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Healing With Whole Foods: Asian Traditions and Modern Nutrition (3rd Edition) Paperback – November 5, 2002
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Top Customer Reviews
- This book is HUGE!! 750 pages full of information (I was surprised I didn't have to pay much more for it -- for the amount of info this books contains, I would have easily expected to pay at least twice what it costs!)
- Amazingly well-written!
- Takes no sides, gives you the facts in a clear, concise way
- Complete with theories of Chinese Medicine and descriptions of disease patterns and how to cure them
- Very up-to-date -- this book is not just about old remedies -- it discusses all the issues of the "modern westerner"
- Very well organized with an incredible index that you can use to find absolutely anything
- Lists more foods than you probably know of, as well as the characteristics and therapeutic uses of each
- Provides numerous recipes (though it's not meant to be a cookbook, I was surprised to find that it not only describes the foods, it tells you how to *use* them, how to *prepare* them, and even how to store them!)
If you are looking for a guide to foods that is modern and up-to-date, yet helds to the traditional premises, this is it!
This book made me think about what I've been eating and drinking (and I don't mean alcohol -- you'll find some eye-opening truths here about the water you drink, as well as what the meat, poultry, and eggs go through before they get to your fridge.)
This book made me become a vegan.
This book made me purify my water before I drink it.
This book made me a conscious citizen of the planet!
But don't worry -- there is NO preaching! If you are intent on eating meat -- fine! All the suggestions in this book provide for carnivores, vegetarians, vegans, and everyone in between! It simply tells you te facts and allows you to think for yourself.
Thank you, Paul Pitchford, for putting together such an incredible book -- it's an immense achievment!
Pitchford presents his material in a logical and mostly easy-to-understand way. Drawing from Asian traditions (mostly Chinese medicine but also Ayervedic) with a wealth of supporting Western research, he goes from general to specific so that both those without medical training and those with can make good use of the book. It's far more than just "eat less refined food." If the end result is that you do so, you'll have gotten plenty of value for your purchase and the good news is that you'll want to. But Pitchford also presents much more information, and although the wealth of specifics pertaining to Chinese medicine were too much for me to understand and reconcile, his approaches to my general constitution type and specific medical complaints were very easy to understand and implement and what's best, they work.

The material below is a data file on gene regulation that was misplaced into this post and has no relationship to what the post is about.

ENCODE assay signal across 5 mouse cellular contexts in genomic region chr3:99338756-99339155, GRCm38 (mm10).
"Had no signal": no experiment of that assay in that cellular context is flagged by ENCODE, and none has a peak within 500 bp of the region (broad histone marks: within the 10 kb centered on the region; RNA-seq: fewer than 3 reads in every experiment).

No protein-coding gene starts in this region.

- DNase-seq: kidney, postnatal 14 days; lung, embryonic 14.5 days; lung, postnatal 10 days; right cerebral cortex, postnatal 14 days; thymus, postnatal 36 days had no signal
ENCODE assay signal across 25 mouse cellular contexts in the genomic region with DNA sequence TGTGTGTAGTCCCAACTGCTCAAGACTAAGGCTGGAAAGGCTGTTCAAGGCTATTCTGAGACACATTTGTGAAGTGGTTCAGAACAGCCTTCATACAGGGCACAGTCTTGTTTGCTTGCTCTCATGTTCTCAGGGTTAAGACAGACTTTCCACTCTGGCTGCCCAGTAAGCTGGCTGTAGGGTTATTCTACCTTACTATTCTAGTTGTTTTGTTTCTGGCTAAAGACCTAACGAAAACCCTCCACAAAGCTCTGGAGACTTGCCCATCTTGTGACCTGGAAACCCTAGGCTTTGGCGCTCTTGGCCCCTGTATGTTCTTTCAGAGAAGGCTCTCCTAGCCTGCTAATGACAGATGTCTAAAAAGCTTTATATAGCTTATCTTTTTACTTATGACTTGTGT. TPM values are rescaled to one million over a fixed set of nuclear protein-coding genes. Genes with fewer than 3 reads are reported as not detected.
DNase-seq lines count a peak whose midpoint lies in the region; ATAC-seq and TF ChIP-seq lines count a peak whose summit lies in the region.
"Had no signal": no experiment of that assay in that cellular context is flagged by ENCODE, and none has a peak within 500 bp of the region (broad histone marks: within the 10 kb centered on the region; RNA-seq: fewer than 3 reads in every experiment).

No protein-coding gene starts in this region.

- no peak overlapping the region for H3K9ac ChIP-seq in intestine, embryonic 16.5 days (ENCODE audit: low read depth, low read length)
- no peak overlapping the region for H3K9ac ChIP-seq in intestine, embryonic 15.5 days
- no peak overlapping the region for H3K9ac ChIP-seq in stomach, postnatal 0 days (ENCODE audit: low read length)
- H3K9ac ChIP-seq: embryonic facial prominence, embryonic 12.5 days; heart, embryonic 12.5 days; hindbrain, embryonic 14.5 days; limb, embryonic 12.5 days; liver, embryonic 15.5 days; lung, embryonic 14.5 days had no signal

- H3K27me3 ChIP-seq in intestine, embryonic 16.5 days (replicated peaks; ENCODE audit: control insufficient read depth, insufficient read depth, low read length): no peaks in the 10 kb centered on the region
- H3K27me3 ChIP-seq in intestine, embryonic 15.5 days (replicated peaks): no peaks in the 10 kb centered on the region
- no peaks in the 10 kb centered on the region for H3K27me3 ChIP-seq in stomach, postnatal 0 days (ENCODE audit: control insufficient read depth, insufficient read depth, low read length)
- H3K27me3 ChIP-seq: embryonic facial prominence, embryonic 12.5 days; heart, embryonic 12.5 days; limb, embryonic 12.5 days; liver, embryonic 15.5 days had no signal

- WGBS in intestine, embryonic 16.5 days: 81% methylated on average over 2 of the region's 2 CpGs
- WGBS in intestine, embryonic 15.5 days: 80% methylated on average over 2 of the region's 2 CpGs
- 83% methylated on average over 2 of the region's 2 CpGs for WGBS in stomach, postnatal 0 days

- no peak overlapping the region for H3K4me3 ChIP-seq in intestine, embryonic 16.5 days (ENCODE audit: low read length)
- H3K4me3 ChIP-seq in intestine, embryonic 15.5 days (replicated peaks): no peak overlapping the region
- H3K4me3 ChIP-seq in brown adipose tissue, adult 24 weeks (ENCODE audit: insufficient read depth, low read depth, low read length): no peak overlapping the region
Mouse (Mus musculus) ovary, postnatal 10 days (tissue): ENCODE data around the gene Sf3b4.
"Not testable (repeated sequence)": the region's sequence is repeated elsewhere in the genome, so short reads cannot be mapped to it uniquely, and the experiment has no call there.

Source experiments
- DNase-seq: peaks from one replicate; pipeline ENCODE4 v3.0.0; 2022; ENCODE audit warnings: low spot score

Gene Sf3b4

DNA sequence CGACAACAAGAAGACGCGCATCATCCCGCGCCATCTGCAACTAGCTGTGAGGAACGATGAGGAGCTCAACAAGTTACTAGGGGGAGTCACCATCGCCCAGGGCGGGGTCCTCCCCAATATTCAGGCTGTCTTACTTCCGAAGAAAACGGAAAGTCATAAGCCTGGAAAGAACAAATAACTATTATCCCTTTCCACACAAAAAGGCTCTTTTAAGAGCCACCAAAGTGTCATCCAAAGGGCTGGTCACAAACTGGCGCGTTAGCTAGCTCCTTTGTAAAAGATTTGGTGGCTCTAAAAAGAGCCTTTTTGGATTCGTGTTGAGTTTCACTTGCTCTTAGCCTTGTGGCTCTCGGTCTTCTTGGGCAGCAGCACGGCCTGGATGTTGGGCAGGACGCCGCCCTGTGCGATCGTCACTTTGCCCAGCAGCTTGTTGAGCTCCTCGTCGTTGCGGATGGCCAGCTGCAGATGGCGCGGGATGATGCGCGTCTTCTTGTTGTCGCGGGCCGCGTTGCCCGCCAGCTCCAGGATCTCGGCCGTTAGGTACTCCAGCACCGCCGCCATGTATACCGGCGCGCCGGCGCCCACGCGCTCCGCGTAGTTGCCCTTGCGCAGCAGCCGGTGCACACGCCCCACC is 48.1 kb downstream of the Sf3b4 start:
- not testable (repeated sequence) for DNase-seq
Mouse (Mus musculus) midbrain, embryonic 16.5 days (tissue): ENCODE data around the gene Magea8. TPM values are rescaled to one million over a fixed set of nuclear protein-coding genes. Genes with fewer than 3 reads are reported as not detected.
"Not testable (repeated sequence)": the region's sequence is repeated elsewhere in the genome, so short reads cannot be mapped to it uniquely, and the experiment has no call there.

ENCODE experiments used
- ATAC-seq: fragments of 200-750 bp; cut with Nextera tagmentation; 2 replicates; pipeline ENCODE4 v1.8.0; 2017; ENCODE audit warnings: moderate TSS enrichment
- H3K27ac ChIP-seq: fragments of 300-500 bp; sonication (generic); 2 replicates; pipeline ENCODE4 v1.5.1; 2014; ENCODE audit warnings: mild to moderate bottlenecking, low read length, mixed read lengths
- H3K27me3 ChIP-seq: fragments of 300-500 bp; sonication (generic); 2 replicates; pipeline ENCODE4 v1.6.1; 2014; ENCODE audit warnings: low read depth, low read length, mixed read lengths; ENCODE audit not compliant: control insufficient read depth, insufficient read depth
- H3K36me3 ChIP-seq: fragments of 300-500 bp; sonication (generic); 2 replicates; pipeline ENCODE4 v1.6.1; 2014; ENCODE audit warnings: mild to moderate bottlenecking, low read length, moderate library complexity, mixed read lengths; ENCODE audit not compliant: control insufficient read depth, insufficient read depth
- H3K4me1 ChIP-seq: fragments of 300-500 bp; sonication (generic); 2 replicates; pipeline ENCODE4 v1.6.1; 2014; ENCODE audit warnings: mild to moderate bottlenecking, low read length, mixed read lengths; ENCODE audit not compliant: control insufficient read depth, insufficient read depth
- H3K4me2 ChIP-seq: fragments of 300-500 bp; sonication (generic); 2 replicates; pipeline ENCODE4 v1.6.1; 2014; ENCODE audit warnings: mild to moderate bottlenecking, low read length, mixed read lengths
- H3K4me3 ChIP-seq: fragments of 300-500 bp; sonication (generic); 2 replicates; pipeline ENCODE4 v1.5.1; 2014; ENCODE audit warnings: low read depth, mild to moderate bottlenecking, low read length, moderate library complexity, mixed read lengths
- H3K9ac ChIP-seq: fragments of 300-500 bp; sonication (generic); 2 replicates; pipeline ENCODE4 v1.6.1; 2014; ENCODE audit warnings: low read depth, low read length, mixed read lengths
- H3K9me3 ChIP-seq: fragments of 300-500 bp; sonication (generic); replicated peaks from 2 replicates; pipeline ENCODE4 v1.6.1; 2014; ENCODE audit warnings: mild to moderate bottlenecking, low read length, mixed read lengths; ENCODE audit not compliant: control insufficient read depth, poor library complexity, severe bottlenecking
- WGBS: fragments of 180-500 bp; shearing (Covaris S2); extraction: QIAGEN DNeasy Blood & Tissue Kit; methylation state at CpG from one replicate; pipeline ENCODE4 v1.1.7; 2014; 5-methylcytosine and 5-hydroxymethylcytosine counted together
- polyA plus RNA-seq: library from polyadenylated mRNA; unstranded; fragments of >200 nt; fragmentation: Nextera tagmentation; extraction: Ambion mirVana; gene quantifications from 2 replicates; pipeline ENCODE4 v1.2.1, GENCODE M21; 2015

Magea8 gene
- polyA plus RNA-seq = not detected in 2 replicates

Pitchford doesn't have a particular dietary axe to grind, other than the aforementioned elimination of refined foods. His recommended way to eat incorporates lots of whole grains and vegetables, but he doesn't advocate vegetarianism for everyone, nor does he present absolutes such as "you should never eat ______." He talks about easing into a new way of eating and makes it painless to achieve. I have shelves full of books on diet and health, but this is the only one I consider indispensable. I wish I'd started living my life this way before I started collapsing. Thankfully, I am well on my way back to a normal life, and I consider this book a large part of the reason why.
Furthermore, the food energy classifications are inconsistantly incorrect. He confuses or miscatagorizes many of the foods. Many of the foods he categorizes as cool are in fact warming and vis versa. Many writers that come from a macrobiotic background reverse Yin/Yang, Warm/Cool from that found in TCM however that does not seem to be the case here as the energetics are sometimes in agreement with classic TCM and other times not. A much more accurate catagorization of food energetics can be found in Daverick Leggett's books, Helping Ourselves and Recipes for Self-Healing.
That said if one really understand the asian energetics of food and has a strong sense of good nutrition the remainder of the information is valuable. However it should not be relied on for accurancy or used as a resource or required text in nutrition programs or acupuncture schools due to it's obvious bias and glaring inaccuracies.
Most Recent Customer Reviews
Wonderful home reference. Highly recommend it and it has in-depth research and bibliography.Published 8 days ago by Janet Bonet
Bought this as a gift for a friend. I have a copy that sits in my kitchen with my recipe books. This is an investment for your health.Published 10 days ago by jstsayin4u
I've had this book for years and have used it so much, I probably need to get another copy since the spine is so well worn.Published 16 days ago by Mike
Excellent book. It's the book my TCM doctor uses in her practice. I turn to the book at least a couple times a week as I continue on my new path to wellness. Read morePublished 16 days ago by Katie Smith
This is an incredible book that addresses all aspects of healing with nutrition. I love it!Published 1 month ago by B. Barone
Lots of great information! You don't need to read this cover to cover, it's good to just pick a spot and read. I love it!Published 1 month ago by Sherry Lewis